How good is your legislator?
It’s difficult to know.
Two key metrics play into that evaluation, and neither occurs in the public eye: 1) How effective the legislator is in influencing other lawmakers on bills and public policy, and 2) How effective the legislator and staff are with constituent service, such as helping solve problems with state agencies.
Today seems an appropriate time to raise this topic, as lawmakers gather by phone and videoconference this week and next for committee meetings, prepare for a potential special session and head toward the start of the 2021 Legislature, when a number of new lawmakers will take office.
Having been around the State Capitol for several decades, I offer these suggestions for how NOT to evaluate legislators, or members of Oregon’s congressional delegation, either:
• By what they say in their newsletters, press releases and public appearances. Lawmakers sometimes claim key roles in legislation despite having had little effect on the actual product and the outcome, other than voting. Yes, that is akin to team projects in the workplace or in school.
• Their promises to do whatever they can on a piece of legislation or policy. While their vow may be well-intended, their success depends on their political and personal clout.
• Their floor speeches. Their words may be inspiring, they may please specific constituencies and interest groups, they may produce great campaign material, but they rarely change minds.
• How many bills they introduce. The majority of bills don’t make it through the Legislature. Many are introduced solely to please a constituency, and the sponsoring legislator(s) know the bills have no chance. Sometimes, however, bills are introduced as a means of gaining traction with an issue over time.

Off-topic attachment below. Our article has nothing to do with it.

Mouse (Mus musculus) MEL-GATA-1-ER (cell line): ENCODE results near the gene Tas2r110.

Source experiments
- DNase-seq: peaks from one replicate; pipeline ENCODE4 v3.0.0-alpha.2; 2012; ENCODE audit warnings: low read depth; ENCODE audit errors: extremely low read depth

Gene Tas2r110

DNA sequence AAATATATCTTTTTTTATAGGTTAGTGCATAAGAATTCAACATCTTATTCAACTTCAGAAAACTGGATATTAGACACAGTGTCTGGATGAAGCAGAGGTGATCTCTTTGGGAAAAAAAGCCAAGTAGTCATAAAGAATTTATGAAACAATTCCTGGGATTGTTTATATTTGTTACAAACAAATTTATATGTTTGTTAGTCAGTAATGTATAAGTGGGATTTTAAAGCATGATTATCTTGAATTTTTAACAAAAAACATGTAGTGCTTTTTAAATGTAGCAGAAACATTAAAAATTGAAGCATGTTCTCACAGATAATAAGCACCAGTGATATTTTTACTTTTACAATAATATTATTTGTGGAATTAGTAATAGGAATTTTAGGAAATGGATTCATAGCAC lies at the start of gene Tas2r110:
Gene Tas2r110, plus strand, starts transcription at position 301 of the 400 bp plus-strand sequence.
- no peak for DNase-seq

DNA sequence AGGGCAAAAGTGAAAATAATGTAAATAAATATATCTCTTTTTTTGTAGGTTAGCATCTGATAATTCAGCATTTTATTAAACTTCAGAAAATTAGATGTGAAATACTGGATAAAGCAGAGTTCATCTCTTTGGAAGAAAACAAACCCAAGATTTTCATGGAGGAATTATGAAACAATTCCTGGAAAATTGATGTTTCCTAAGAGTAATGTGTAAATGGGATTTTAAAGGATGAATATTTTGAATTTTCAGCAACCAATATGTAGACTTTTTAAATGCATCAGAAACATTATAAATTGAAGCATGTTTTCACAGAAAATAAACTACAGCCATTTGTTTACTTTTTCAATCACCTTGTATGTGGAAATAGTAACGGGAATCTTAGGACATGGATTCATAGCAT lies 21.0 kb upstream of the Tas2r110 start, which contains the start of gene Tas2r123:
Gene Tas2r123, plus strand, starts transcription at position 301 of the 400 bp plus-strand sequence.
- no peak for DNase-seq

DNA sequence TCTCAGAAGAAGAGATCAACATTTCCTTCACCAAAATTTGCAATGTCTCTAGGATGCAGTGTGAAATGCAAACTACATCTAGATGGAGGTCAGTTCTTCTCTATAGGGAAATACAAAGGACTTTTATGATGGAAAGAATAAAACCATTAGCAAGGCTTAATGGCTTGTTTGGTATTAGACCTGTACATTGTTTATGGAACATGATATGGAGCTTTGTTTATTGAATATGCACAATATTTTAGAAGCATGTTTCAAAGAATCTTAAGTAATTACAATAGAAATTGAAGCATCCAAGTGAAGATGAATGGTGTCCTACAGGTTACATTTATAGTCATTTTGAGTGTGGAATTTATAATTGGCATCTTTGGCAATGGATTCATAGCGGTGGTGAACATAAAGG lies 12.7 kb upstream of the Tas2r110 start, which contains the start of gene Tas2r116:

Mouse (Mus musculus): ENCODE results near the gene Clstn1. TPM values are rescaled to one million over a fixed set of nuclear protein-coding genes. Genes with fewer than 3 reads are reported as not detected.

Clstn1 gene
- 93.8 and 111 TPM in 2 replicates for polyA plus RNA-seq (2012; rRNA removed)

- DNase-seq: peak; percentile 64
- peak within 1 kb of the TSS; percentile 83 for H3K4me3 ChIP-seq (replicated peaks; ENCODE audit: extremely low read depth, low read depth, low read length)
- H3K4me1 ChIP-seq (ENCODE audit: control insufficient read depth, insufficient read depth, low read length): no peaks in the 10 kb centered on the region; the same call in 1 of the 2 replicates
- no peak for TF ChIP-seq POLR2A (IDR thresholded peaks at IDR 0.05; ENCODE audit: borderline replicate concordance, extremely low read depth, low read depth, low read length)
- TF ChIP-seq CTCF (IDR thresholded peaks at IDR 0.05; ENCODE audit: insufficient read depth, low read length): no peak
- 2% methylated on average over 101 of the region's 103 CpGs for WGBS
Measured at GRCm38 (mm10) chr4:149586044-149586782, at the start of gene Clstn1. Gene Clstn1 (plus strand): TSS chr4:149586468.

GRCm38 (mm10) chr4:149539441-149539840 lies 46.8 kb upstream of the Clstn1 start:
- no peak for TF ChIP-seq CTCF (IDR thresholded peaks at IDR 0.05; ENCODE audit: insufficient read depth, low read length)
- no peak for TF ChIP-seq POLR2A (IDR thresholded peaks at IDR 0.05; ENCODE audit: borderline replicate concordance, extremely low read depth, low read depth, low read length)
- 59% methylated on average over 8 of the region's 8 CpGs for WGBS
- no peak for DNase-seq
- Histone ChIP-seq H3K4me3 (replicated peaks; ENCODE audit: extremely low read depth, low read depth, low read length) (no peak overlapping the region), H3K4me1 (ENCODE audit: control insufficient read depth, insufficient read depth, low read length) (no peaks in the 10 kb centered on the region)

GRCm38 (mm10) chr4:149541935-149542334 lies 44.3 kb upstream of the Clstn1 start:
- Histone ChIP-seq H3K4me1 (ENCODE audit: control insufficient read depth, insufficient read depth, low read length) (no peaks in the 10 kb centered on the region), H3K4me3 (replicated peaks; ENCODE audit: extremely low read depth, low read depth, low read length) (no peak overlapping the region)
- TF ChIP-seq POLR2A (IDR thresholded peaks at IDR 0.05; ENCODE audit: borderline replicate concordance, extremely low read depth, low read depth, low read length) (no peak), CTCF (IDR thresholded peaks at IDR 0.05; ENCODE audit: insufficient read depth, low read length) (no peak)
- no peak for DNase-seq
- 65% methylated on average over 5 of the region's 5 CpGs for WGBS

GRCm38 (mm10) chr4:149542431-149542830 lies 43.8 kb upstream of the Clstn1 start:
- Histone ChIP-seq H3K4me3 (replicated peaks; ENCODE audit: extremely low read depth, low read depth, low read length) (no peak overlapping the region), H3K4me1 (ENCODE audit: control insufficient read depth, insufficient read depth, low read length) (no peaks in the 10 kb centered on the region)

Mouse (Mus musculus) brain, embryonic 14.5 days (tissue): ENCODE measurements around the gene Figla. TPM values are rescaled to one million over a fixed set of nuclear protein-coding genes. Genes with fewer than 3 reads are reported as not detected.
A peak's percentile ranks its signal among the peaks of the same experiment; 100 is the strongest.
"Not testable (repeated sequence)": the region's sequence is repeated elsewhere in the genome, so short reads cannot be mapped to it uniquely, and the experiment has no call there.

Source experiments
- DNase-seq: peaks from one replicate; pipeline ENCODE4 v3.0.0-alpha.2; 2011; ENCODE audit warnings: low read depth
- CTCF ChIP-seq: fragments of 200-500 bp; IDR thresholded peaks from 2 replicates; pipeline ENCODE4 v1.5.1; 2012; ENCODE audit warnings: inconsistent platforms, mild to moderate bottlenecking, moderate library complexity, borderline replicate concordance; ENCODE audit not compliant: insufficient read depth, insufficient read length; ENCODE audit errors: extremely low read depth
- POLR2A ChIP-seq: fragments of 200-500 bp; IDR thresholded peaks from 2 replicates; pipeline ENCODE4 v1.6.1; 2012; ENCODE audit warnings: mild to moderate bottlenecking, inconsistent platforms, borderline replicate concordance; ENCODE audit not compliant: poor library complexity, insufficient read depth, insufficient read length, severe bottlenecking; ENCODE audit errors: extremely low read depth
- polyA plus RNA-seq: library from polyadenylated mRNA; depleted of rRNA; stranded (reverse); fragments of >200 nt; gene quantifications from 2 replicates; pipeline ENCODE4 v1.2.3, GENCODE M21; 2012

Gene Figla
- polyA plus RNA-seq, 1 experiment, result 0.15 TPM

Lawmakers may consider limiting bill introductions for the 2021 session, as House Speaker Tina Kotek, D-Portland, has suggested previously.
• Whether they vote the way you like. Some legislation and some issues are clear-cut. But most are a complicated mix of imperfections. A thoughtful legislator must decide whether the good outweighs the bad.
Here are suggestions for HOW to evaluate lawmakers:
• Whether they keep their word.
• How well they work with their city, county and school officials to address local issues that require changes in state law or intervention with state agencies.
• How they treat others, especially in public hearings.
• Whether they recognize their mistakes, publicly admit them and learn from them.
• Whether they have the fortitude to act independently instead of blindly following a party line.
• Whether they look for common ground or make themselves irrelevant.
• Whether they dig into specific issues where they can have an impact, instead of trying to be all things to all constituents.
• What legislative staff and colleagues, from both major parties, say about them when speaking candidly.
• What motivates them.
• What you hear from others about their constituent service.
Character, competence, experience and potential key criteria in such evaluations. Humility is an asset. Ideology is far down the list.
Here are two examples of lawmakers — one federal and one state — who similarly altered my understanding of political effectiveness.
The first is former 5th District Congresswoman Darlene Hooley of West Linn, a Democrat. For years, she seemed known for being invisible on major congressional issues. But she and her staff provided excellent constituent service. Over time, I realized Hooley didn’t need the limelight that others sought. Instead, she concentrated on issues where she could affect meaningful change, including identity theft and data privacy.